There’s another correlation supporting this confirmation. Ten other observations by the Mars Express orbiter’s spectrometer showed no methane, corresponding with a time period when Curiosity showed low measurements, too.
So where did it come from? Initially, the prevailing wind at Curiosity’s location in Gale Crater came from the North. Scientists thought that the methane came from the inside the crater itself, carried to Curiosity by the wind. Now, that doesn’t seem as likely.
“Our new Mars Express data, taken one day after Curiosity’s recording, change the interpretation of where the methane originated from, especially when considering global atmospheric circulation patterns together with the local geology,” said Giuranna. “Based on geological evidence and the amount of methane that we measured, we think that the source is unlikely to be located within the crater.”
When talking about the source in this study, they’re not talking about whether its an abiotic (non-living) or a biological source. They’re talking only about the location of the methane release.
In the graphic above, scientists with the Royal Belgian Institute for Space Aeronomy in Brussels, who are collaborators on the study, divided the area around Gale Crater into a grid. For each square, they used computer simulations to generate one million emission scenarios.
The simulations used the measured methane, atmospheric circulation patterns, and methane release characteristics based on the phenomenon called ‘gas seepage.’ Gas seepage is when trapped methane is released from underground formations, usually due to tectonic activity. The percentages reflect the likelihood of the methane originating in each grid square.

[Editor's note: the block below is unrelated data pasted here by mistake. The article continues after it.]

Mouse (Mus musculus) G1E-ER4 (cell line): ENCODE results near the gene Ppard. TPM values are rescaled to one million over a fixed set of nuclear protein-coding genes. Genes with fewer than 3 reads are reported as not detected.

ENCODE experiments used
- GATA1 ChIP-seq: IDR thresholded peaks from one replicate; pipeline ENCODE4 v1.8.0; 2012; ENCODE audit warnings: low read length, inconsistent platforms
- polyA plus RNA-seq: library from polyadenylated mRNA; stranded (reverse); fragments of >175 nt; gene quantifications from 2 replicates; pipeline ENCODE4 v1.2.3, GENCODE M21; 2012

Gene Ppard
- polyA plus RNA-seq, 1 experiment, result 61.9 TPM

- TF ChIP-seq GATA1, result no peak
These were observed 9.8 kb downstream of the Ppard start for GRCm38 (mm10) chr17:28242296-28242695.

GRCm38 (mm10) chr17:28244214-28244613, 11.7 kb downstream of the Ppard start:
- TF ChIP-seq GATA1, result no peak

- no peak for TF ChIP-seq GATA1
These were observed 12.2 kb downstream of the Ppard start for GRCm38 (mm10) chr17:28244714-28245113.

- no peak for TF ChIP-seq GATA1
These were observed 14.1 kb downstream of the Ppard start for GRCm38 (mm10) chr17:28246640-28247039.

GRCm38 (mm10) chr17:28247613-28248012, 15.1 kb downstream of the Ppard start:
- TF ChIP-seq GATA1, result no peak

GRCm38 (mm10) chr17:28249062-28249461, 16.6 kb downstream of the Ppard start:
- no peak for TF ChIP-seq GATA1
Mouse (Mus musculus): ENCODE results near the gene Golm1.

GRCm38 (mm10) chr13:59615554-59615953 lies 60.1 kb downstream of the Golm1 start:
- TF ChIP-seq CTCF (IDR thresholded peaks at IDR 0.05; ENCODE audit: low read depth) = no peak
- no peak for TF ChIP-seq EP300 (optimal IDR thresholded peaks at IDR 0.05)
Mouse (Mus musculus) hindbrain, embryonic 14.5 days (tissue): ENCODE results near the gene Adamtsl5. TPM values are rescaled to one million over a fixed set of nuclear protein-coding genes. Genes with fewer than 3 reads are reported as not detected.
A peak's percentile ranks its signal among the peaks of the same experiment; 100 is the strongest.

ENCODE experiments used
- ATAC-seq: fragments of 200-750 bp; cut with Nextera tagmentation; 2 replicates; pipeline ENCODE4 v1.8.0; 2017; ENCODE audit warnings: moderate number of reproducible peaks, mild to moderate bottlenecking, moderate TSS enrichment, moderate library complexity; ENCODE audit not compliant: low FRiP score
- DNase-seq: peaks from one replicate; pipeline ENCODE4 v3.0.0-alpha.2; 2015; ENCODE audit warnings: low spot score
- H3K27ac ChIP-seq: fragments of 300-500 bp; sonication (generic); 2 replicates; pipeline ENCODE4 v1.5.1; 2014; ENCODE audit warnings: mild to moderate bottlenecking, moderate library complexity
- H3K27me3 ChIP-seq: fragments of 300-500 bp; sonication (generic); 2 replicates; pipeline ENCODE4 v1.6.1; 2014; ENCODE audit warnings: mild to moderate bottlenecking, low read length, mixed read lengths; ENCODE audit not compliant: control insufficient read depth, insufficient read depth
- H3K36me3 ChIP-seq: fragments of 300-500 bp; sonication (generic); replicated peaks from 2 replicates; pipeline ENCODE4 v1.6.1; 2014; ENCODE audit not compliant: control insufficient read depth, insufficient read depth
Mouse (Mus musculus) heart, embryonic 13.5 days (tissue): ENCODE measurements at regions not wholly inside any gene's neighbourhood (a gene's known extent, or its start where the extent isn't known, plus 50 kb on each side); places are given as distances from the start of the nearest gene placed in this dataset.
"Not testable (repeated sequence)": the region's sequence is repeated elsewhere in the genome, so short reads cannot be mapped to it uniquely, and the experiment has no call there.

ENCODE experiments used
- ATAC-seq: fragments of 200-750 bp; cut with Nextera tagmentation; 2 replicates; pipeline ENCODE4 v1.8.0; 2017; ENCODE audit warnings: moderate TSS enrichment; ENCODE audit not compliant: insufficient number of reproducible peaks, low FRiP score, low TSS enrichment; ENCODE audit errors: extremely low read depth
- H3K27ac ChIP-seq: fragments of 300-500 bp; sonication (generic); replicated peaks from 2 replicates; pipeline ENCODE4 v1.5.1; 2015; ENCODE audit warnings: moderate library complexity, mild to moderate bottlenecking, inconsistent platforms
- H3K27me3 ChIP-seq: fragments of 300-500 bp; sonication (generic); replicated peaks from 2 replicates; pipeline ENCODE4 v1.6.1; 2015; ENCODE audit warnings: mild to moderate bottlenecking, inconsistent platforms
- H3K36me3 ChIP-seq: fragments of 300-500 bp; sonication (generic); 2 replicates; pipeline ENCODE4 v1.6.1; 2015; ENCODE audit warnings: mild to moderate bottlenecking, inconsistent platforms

“We identified tectonic faults that might extend below a region proposed to contain shallow ice. Since permafrost is an excellent seal for methane, it is possible that the ice here could trap subsurface methane and release it episodically along the faults that break through this ice,” says co-author Giuseppe Etiope from the National Institute of Geophysics and Volcanology in Rome. “Remarkably, we saw that the atmospheric simulation and geological assessment, performed independently of each other, suggested the same region of provenance of the methane.”
Methane on Mars is still a puzzle. But the pieces are starting to fit together. Now that another spacecraft, the Trace Gas Orbiter (TGO) is at Mars, we can expect more of the puzzle to be filled in.
TGO is a joint mission between the European Space Agency and Roscosmos. It will make the most detailed analysis yet of Mars’ atmosphere. It arrived at Mars and started working in 2016, but only recently started scanning for methane.
As for the source of the methane on Mars, that’ll have to wait. We just don’t know yet how it was produced, and whether living organisms are responsible or not.